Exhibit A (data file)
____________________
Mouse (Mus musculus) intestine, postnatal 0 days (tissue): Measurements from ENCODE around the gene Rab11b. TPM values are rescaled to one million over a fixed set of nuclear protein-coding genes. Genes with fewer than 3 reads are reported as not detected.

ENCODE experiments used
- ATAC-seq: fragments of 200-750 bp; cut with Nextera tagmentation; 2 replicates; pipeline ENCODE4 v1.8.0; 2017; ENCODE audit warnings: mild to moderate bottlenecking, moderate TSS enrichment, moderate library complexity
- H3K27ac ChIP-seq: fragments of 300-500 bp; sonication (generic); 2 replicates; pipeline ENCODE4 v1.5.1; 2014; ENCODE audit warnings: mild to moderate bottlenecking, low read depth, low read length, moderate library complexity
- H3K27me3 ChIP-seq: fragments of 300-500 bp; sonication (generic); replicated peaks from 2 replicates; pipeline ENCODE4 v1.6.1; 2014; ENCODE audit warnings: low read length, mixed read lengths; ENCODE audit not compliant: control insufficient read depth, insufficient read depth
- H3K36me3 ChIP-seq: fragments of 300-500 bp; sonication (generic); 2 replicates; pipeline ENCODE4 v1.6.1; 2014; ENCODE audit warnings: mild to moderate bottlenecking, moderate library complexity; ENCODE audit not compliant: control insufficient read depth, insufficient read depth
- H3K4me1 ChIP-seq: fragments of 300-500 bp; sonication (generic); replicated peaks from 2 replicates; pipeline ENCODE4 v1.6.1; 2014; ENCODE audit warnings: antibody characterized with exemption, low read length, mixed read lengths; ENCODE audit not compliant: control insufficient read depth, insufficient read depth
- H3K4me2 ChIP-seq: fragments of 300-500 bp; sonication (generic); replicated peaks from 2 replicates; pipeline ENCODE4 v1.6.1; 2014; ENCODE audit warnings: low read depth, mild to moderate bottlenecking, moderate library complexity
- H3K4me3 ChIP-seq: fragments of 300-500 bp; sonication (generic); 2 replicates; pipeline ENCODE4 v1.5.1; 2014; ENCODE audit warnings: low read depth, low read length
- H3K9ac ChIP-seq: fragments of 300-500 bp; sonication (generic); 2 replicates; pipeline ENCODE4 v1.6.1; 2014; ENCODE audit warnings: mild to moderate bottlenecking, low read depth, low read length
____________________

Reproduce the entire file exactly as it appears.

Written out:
Mouse (Mus musculus) intestine, postnatal 0 days (tissue): Measurements from ENCODE around the gene Rab11b. TPM values are rescaled to one million over a fixed set of nuclear protein-coding genes. Genes with fewer than 3 reads are reported as not detected.

ENCODE experiments used
- ATAC-seq: fragments of 200-750 bp; cut with Nextera tagmentation; 2 replicates; pipeline ENCODE4 v1.8.0; 2017; ENCODE audit warnings: mild to moderate bottlenecking, moderate TSS enrichment, moderate library complexity
- H3K27ac ChIP-seq: fragments of 300-500 bp; sonication (generic); 2 replicates; pipeline ENCODE4 v1.5.1; 2014; ENCODE audit warnings: mild to moderate bottlenecking, low read depth, low read length, moderate library complexity
- H3K27me3 ChIP-seq: fragments of 300-500 bp; sonication (generic); replicated peaks from 2 replicates; pipeline ENCODE4 v1.6.1; 2014; ENCODE audit warnings: low read length, mixed read lengths; ENCODE audit not compliant: control insufficient read depth, insufficient read depth
- H3K36me3 ChIP-seq: fragments of 300-500 bp; sonication (generic); 2 replicates; pipeline ENCODE4 v1.6.1; 2014; ENCODE audit warnings: mild to moderate bottlenecking, moderate library complexity; ENCODE audit not compliant: control insufficient read depth, insufficient read depth
- H3K4me1 ChIP-seq: fragments of 300-500 bp; sonication (generic); replicated peaks from 2 replicates; pipeline ENCODE4 v1.6.1; 2014; ENCODE audit warnings: antibody characterized with exemption, low read length, mixed read lengths; ENCODE audit not compliant: control insufficient read depth, insufficient read depth
- H3K4me2 ChIP-seq: fragments of 300-500 bp; sonication (generic); replicated peaks from 2 replicates; pipeline ENCODE4 v1.6.1; 2014; ENCODE audit warnings: low read depth, mild to moderate bottlenecking, moderate library complexity
- H3K4me3 ChIP-seq: fragments of 300-500 bp; sonication (generic); 2 replicates; pipeline ENCODE4 v1.5.1; 2014; ENCODE audit warnings: low read depth, low read length
- H3K9ac ChIP-seq: fragments of 300-500 bp; sonication (generic); 2 replicates; pipeline ENCODE4 v1.6.1; 2014; ENCODE audit warnings: mild to moderate bottlenecking, low read depth, low read length